rConfig on CentOS 6.6

I’ve used RANCID in the past, but I wanted to use a more modern configuration management tool at my current organization. I’ve been following the rConfig project for a while now and recently setup an instance of it on our network.

Here is a short guide on how to get rConfig up and running on a CentOS instance.

# CentOS not getting DHCP address on eth0 under VMware
/etc/sysconfig/network-scripts/ifcfg-eth0
edit and set to yes

# Install some tools
# I prefer vim over vi
sudo yum install net-tools
sudo yum install wget
sudo yum install zip unzip
sudo yum install vim-common vim-minimal vim-enhanced vim-X11

# Install Apache
sudo yum install httpd

#Install MySQL
yum install mysql mysql-server
service mysqld start

#Install PHP
yum install php php-common
yum install php-common php-cli php-mysql php-devel

# Service Restarts
service httpd restart
chkconfig httpd on
service mysqld restart
chkconfig mysqld on

# Adjust firewall to allow for inbound http
sudo iptables -I INPUT -p tcp --dport 80 -j ACCEPT
sudo service iptables save

# Use wget to get the rConfig zip from http://www.rconfig.com/index.php/download-menu
download, unzip to /home/rconfig

# Change ownership
chown -R apache /home/rconfig
mv /etc/httpd/conf/httpd.conf /etc/httpd/conf/httpd.conf.original
cp /home/rconfig/www/install/httpd.conf.new /etc/httpd/conf/httpd.conf

# Adjust permissions
vim /etc/selinux/config
"SELINUX=enforcing" to "SELINUX=disabled"

# Test that Apache and MySQL autostart
reboot

# Setup rConfig via the web interface
http://ipaddress/install/preinstall.php

# Create your rConfig user
mysql
CREATE USER 'rconfig_user'@'localhost' IDENTIFIED BY 'some-password';
GRANT ALL PRIVILEGES ON * . * TO 'rconfig_user'@'localhost';
FLUSH PRIVILEGES;

# Change rconfig_user password
SET PASSWORD FOR 'rconfig_user'@'localhost' = PASSWORD('some-password');

# Setup NTP
yum install ntp ntpdate ntp-doc
chkconfig ntpd on
ntpdate pool.ntp.org
/etc/init.d/ntpd start

 

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GNS3 and VRRP Timers

While testing out a VRRP solution, I noticed that it was not performing as expected. The VRRP address was unresponsive so I started to investigate. Turning on console logging, I saw a large amount of flapping between Backup and Master states.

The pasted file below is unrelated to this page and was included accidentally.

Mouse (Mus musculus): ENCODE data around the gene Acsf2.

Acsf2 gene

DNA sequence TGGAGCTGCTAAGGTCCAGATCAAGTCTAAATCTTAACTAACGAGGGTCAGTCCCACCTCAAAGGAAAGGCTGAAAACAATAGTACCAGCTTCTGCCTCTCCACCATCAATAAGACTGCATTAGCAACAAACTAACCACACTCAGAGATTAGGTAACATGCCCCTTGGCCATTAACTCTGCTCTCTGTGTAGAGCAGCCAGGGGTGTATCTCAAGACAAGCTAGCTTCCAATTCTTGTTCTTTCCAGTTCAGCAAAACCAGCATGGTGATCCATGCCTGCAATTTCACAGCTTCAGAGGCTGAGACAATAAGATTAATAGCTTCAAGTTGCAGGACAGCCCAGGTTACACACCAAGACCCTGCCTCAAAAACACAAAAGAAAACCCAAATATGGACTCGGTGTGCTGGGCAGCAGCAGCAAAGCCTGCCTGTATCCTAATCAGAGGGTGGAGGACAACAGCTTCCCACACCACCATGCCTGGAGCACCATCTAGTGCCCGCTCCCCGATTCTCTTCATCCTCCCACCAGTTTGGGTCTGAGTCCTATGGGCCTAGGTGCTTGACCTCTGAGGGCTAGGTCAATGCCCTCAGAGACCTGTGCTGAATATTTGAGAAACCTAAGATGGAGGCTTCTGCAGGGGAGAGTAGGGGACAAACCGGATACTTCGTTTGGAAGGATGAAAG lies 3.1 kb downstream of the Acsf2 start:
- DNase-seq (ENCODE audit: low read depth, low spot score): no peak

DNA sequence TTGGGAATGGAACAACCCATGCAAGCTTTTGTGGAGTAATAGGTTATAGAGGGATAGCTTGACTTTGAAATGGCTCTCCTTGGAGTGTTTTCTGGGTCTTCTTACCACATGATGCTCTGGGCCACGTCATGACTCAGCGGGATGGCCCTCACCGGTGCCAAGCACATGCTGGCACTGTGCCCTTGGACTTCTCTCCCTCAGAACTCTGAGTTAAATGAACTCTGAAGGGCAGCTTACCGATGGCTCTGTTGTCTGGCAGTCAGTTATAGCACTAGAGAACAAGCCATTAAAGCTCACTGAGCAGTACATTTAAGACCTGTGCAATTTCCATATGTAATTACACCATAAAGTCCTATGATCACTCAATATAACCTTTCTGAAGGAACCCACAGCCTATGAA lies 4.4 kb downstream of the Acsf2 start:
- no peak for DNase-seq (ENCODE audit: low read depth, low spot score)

...
*Mar  1 02:37:23.739: VRRP: Grp 1 Event - Master down timer expired
*Mar  1 02:37:23.739: %VRRP-6-STATECHANGE: Vl20 Grp 1 state Backup -> Master
*Mar  1 02:37:25.095: %VRRP-6-STATECHANGE: Vl20 Grp 1 state Master -> Backup
...

It turns out that running 8 routers in GNS3 on my laptop was slightly under-powered platform and resulting in over a 2 second maximum response time from a VRRP peer.

Sending 8000, 100-byte ICMP Echos to 10.10.20.1, timeout is 2 seconds:
!!!!!!!!!!!!!!!!!!!!!!!!!!!!!!!!!!!!!!!!!!!!!!!!!!!!!!!!!!!!!!!!!!!!!!
!!!!!!!!!!!!!!!!!!!!!!!!!!!!!!!!!!!!!!!..!!!..........................
......................................................!!!!!!!!!!!!!!!!
!!....................................................................
.....................!!!......................!!!!!!!!!!!.!!!!!!!!!!!!
..!!!!!!!!!!!!!!!!!!!.!!!!!!!!!!!!!!!!!!!!!!!!!!!!!!!!!!!!!!!!!!!!!!!!
!!!!!!!!!!!!!!!!!!!!!!!!!!!!!!!!!!!!!!!.!!!!!!!!!!!!.!!!!!!!!!!!!!!!!!
!!!!!!!!!!!!!!!.!!!!!!!!!!!!!!!!!!!!!!!!!!!!!!!!!!!!!!!!!!!!!!!!!!!!!!
!!!!!!!!!!!!!!!!!!!!!!.!!!!!!!!!!!!!!!!!!!!!!!!!!!!!!!!!!!!!!!!!!!!!!!
!!!!!!!!!!!!!!!!!!!!!!!!!!!!!!!!!!!!.!!!!.!!!!!!!!!!.!!!!!!!!!!.!!!!!!
!!!!!!!!!!!!!!!!!!!!!!!!!!!!!!!!!!!!!!!!!.!!!!!!!!!!!!!!!!!!!!!!!!!!!!